(Freighter: dp. 12,225; l. 423'9"; b. 54'; dph. 29'9"; dr. 24'2" (mean); s. 11.5 k.; cpl. 94; a. 1 5", 1 3")
West Humhaw (Id. No. 3718)—a steel-hulled, single-screw freighter built under a United States Shipping Board contract at Seattle, Wash., by Skinner and Eddy Corp.—was launched on 28 August 1918 and was taken over by the Navy for use by the Naval Overseas Transportation Service (NOTS) at the Puget Sound Navy Yard, Bremerton, Wash., on 13 September. Assigned Identification Number 3718, West Humhaw was commissioned on 16 September at Seattle, Lt. Comdr. Arthur Ravens, USNRF, in command.
Loading a full cargo of flour, West Humhaw departed Seattle on 5 October, bound for the east coast. Proceeding via the Panama Canal, she arrived at New York City on the 31st and got underway for France on 12 November 1918. Reaching La Pallice two weeks later, she shifted to Bordeaux soon thereafter for unloading and sailed for home on 21 December.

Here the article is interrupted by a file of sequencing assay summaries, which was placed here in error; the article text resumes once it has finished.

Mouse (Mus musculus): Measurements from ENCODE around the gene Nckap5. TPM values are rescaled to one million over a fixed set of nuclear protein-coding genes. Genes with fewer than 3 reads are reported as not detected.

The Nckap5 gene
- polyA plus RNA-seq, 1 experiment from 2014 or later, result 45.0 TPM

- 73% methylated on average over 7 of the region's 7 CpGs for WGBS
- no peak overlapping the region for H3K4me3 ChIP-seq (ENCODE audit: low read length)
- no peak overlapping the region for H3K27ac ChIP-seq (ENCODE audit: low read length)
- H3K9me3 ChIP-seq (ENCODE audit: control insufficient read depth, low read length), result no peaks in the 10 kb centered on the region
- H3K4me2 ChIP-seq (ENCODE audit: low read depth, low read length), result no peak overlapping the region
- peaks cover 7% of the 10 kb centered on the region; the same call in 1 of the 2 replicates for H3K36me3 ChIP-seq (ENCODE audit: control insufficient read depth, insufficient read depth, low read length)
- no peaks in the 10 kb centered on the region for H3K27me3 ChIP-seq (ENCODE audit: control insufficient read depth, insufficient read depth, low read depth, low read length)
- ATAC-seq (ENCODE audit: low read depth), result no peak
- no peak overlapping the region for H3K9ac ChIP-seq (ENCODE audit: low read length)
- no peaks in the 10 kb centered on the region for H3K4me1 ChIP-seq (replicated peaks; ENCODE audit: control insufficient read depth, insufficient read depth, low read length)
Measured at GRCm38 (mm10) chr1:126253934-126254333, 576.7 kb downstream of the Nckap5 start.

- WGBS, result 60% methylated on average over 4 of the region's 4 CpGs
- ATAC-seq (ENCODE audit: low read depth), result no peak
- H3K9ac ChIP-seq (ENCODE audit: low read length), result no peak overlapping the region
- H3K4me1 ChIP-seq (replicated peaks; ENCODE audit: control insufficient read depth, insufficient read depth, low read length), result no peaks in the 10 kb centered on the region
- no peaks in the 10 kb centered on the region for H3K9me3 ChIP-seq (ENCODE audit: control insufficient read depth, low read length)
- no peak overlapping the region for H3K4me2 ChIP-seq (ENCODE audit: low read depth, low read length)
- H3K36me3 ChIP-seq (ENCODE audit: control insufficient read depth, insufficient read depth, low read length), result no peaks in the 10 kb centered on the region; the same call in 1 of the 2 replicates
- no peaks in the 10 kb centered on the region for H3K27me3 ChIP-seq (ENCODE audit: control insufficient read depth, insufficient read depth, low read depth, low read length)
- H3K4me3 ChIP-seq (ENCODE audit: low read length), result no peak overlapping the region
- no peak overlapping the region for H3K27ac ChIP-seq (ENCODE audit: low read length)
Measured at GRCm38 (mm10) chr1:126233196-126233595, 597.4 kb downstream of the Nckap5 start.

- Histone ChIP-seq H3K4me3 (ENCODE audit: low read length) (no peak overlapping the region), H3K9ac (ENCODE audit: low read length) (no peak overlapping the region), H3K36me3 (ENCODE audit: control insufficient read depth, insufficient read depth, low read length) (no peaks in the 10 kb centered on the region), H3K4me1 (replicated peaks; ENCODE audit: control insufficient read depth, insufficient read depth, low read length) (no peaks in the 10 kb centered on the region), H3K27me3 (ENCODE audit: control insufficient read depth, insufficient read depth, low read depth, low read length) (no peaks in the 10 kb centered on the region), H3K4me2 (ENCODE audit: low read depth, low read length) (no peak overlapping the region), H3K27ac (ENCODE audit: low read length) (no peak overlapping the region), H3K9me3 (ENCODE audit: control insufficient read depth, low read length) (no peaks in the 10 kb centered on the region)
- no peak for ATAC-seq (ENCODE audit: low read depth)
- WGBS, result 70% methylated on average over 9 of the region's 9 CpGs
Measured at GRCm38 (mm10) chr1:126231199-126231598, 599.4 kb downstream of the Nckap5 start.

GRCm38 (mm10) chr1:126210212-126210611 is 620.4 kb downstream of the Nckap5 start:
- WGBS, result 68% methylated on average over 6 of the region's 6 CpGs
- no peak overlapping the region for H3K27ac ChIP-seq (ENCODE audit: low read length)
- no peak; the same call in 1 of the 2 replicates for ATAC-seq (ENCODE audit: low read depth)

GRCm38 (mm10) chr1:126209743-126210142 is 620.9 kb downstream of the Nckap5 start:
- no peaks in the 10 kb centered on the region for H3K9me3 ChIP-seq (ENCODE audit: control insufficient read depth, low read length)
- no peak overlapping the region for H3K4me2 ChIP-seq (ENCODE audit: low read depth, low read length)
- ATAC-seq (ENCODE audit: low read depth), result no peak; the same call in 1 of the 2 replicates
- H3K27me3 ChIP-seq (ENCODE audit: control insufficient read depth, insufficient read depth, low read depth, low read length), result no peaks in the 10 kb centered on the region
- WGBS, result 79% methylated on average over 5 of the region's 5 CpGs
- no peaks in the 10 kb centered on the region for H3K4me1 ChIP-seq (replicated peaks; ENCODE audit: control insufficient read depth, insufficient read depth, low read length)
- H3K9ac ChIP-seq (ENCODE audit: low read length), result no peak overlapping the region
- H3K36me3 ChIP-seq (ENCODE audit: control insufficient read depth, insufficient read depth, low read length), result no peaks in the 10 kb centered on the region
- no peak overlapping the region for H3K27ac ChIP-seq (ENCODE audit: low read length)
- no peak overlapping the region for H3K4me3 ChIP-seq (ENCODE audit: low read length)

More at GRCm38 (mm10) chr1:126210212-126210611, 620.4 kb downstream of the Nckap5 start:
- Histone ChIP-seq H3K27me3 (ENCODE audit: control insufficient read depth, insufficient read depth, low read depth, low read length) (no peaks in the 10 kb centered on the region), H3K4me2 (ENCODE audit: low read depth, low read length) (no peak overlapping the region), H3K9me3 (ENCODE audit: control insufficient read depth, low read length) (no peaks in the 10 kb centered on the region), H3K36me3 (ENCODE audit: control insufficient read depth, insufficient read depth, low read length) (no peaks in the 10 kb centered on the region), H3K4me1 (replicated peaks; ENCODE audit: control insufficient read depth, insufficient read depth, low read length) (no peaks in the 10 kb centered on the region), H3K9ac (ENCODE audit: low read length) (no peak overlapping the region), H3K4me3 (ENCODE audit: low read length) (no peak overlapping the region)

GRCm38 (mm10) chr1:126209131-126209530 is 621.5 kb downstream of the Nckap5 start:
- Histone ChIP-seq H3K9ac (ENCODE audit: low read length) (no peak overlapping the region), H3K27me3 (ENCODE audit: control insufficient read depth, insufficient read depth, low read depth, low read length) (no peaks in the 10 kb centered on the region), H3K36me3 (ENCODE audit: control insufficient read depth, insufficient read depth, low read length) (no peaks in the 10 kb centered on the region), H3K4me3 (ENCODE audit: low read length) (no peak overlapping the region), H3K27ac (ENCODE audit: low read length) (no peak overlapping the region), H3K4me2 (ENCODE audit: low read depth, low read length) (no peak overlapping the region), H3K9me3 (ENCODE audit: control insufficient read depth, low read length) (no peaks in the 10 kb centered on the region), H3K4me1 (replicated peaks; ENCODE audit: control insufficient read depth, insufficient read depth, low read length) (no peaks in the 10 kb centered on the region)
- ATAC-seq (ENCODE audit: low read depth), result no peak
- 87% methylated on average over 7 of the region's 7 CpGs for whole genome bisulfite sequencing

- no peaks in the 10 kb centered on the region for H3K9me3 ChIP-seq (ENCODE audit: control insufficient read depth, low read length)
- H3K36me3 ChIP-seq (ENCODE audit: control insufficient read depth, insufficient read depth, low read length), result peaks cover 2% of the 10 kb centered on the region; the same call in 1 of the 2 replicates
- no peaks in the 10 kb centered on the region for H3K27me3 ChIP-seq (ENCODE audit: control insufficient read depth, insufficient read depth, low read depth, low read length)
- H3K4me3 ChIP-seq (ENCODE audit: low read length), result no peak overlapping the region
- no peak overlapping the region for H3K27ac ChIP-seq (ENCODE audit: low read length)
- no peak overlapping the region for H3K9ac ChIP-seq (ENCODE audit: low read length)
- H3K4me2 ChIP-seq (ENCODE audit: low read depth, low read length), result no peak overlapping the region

Arriving at New York on 12 January 1919, West Humhaw was decommissioned on 27 Januarv and struck from the Navy list and returned to the Shipping Board the same day.
Operating out of Seattle under the Shipping Board from 1919 and into late 1928 or early 1929, the freighter was then acquired by the American-West African Line. She carried freight for this New York-based firm through the 1930's and into World War II. While in company with Convoy ON-143, she was torpedoed and sunk by U-163 in the North Atlantic on 8 November 1942.